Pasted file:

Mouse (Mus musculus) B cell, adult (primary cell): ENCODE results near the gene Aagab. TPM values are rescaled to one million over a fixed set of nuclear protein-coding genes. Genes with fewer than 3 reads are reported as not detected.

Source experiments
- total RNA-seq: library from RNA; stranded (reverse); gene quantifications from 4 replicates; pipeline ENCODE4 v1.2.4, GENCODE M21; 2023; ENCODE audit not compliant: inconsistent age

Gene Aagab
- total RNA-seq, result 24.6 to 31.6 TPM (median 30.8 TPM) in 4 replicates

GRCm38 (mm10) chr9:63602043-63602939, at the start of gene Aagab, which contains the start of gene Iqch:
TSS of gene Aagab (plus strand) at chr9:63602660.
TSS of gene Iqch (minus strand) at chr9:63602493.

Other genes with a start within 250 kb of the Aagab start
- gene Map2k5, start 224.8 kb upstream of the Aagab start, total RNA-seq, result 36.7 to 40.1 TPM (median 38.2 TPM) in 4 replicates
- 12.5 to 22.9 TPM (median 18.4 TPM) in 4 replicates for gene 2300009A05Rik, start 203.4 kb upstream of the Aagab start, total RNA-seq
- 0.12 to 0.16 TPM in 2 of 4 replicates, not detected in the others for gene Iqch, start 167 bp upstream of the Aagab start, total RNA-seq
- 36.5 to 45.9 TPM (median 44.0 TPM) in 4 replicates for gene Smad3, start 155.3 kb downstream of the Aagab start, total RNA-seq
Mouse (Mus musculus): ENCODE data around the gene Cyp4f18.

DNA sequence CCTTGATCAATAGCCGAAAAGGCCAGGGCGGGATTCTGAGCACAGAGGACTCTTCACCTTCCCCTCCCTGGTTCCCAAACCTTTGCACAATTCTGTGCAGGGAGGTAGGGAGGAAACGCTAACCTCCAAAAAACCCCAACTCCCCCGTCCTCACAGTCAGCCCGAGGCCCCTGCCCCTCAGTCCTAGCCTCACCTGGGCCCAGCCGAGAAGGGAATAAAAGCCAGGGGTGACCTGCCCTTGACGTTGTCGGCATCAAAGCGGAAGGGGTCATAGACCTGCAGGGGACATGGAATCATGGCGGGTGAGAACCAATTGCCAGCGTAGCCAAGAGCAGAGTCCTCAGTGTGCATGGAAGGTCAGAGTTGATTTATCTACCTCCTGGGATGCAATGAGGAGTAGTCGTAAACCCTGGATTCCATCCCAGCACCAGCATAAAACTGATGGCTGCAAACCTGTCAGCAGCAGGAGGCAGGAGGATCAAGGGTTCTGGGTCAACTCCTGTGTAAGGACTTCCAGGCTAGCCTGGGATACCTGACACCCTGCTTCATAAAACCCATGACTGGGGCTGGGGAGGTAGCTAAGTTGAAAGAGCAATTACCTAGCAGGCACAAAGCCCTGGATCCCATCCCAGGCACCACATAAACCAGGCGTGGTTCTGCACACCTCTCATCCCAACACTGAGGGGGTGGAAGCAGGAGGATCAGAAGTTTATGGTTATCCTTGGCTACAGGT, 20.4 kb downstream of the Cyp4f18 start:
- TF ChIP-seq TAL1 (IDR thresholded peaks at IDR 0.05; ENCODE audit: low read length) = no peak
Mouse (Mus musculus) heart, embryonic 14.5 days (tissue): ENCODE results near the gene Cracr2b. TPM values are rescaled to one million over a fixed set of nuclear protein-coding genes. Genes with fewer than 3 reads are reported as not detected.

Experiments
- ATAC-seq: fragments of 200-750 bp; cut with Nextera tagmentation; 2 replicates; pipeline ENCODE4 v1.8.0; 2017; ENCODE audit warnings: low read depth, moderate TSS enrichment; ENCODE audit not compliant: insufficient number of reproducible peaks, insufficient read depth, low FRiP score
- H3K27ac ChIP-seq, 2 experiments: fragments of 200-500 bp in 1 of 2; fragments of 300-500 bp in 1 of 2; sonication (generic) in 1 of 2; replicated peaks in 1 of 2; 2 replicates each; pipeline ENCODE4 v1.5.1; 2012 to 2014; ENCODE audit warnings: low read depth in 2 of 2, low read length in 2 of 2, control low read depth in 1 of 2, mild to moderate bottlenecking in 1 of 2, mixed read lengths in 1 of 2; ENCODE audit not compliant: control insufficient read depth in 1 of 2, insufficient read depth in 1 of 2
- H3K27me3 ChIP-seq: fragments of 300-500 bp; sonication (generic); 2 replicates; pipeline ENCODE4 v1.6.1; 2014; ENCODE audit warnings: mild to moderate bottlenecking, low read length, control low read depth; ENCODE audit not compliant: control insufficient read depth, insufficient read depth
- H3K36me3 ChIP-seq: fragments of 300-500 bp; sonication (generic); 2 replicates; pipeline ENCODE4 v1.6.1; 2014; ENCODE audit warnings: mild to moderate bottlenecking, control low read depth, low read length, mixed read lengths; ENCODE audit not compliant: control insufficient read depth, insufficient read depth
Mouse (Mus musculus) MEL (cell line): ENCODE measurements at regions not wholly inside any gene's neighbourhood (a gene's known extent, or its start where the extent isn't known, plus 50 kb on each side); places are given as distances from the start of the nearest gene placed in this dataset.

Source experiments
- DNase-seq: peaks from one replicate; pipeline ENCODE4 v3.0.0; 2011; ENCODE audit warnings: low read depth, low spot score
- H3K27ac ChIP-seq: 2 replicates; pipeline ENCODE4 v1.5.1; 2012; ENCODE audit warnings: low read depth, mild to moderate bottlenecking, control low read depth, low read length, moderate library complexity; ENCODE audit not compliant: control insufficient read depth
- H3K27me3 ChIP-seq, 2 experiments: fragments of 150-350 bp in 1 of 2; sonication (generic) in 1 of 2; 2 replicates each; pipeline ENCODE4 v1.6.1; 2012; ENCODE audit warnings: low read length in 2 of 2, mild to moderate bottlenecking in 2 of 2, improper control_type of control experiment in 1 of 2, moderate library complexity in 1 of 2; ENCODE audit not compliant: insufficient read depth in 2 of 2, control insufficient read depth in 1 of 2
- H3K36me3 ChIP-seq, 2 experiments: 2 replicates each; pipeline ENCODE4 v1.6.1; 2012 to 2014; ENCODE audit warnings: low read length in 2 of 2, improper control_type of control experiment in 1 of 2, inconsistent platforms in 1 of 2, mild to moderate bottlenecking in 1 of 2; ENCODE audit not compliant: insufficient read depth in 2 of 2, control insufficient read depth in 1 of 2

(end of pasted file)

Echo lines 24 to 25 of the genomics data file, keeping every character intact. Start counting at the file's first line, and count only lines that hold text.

Source experiments
- DNase-seq: peaks from one replicate; pipeline ENCODE4 v3.0.0; 2011; ENCODE audit warnings: low read depth, low spot score